There had been no steps leading up to the cattle car, so men had hoisted her up to the train. They were not given any food, and their water came from icicles that formed on the small window frame. By day three of the journey, the floor of the cattle car was covered in dead bodies and human waste. She remembered the sudden bright sunlight when she finally climbed down from the train, and her father’s goodbye. He knew he would no longer be able pass her off as a boy, so he found a schoolteacher to care for her. He gave Fredzia some family photos and small valuables and promised to meet her back in Piotrków once the war was over. She never saw him again, and she later learned that he had been sent to Buchenwald Concentration Camp.
Fredzia and all the women and girls who had been transported in the cattle car were then marched through the snow. The subsequent lifelong pain in her toes would remind her that her feet had been wrapped in only rags as she walked. One sight from that march never left her mind: two bodies at the bottom of a ravine, their pants at their ankles. She later surmised that guards had checked to see if the runaways were circumcised.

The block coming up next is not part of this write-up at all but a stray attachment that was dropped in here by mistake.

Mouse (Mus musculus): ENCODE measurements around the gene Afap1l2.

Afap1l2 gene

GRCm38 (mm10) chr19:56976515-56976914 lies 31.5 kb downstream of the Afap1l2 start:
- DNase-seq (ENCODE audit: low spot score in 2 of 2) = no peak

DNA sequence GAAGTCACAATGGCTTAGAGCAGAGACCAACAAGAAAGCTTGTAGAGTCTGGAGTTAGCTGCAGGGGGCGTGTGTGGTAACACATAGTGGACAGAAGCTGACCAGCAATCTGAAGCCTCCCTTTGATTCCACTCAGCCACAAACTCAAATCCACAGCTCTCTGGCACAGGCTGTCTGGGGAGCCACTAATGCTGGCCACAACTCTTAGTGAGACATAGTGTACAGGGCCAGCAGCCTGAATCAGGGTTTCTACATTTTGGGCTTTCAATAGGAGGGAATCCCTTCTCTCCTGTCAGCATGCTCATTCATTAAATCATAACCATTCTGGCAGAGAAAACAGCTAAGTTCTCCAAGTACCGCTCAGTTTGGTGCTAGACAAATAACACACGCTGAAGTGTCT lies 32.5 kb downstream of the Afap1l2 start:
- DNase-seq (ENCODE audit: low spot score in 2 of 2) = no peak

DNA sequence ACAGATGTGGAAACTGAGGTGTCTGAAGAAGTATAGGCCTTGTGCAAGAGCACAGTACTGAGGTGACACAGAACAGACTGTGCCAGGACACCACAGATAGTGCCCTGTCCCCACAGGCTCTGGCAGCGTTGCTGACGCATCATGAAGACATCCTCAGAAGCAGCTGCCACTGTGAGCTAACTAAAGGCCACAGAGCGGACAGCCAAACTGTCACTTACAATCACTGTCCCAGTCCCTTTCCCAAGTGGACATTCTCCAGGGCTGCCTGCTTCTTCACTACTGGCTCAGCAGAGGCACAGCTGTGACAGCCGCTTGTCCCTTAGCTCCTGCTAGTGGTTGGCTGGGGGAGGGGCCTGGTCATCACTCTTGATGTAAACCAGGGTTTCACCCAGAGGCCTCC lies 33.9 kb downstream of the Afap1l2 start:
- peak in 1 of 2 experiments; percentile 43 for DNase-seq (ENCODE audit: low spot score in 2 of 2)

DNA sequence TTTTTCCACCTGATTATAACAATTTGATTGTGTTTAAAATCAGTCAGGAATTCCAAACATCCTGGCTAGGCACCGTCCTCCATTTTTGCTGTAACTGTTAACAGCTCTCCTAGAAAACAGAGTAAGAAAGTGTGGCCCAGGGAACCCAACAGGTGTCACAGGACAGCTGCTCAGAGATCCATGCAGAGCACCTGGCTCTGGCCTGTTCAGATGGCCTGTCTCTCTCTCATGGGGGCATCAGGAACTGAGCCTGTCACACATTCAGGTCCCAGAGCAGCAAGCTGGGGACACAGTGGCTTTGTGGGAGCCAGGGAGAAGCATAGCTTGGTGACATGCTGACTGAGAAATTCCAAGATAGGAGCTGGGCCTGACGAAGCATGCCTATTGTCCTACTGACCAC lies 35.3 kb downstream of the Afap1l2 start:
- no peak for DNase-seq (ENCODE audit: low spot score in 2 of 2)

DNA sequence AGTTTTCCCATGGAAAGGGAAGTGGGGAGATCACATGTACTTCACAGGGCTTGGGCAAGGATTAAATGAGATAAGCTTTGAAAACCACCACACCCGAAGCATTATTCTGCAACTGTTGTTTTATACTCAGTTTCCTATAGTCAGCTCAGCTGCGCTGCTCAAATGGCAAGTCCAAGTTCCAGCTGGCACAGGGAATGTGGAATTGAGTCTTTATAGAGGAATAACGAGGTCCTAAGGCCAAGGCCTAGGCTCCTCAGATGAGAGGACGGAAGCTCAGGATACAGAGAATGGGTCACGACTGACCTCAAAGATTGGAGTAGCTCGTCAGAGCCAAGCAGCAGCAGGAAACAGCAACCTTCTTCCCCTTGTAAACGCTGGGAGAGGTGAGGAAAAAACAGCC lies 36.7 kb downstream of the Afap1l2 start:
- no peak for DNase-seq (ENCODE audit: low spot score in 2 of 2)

Upon arrival at Bergen Belsen the women and girls were sent to showers, where a Nazi guard snatched Fredzia’s photographs and valuables. The schoolteacher accompanying Fredzia stole a black coat for her, and the pair slept on the cold floor of the women’s barracks on a scattering of straw that crawled with lice and rats. She longed for the potato peel soup and the sawdust bread they received in the evenings, and dreaded the mornings when they had to haul the dead bodies out of the barracks and stack them alongside the other corpses piled along the fence. When the schoolteacher suddenly disappeared, other “mothers” stepped in to care for Fredzia.
She doesn’t remember specific guards, but years later, at an exhibit at Yad Vashem, she saw a picture of two female SS guards. “That is Clara and Inga,” Rena said out loud, without knowing why.
It was only later, when Rena found her records from a Swedish hospital, that she learned that she had been suffering from diphtheria and typhus when she was liberated from Bergen Belsen by British soldiers in April 1945. She was nine years old. She has a vague memory of realizing that the zombies— her fellow inmates—were suddenly singing.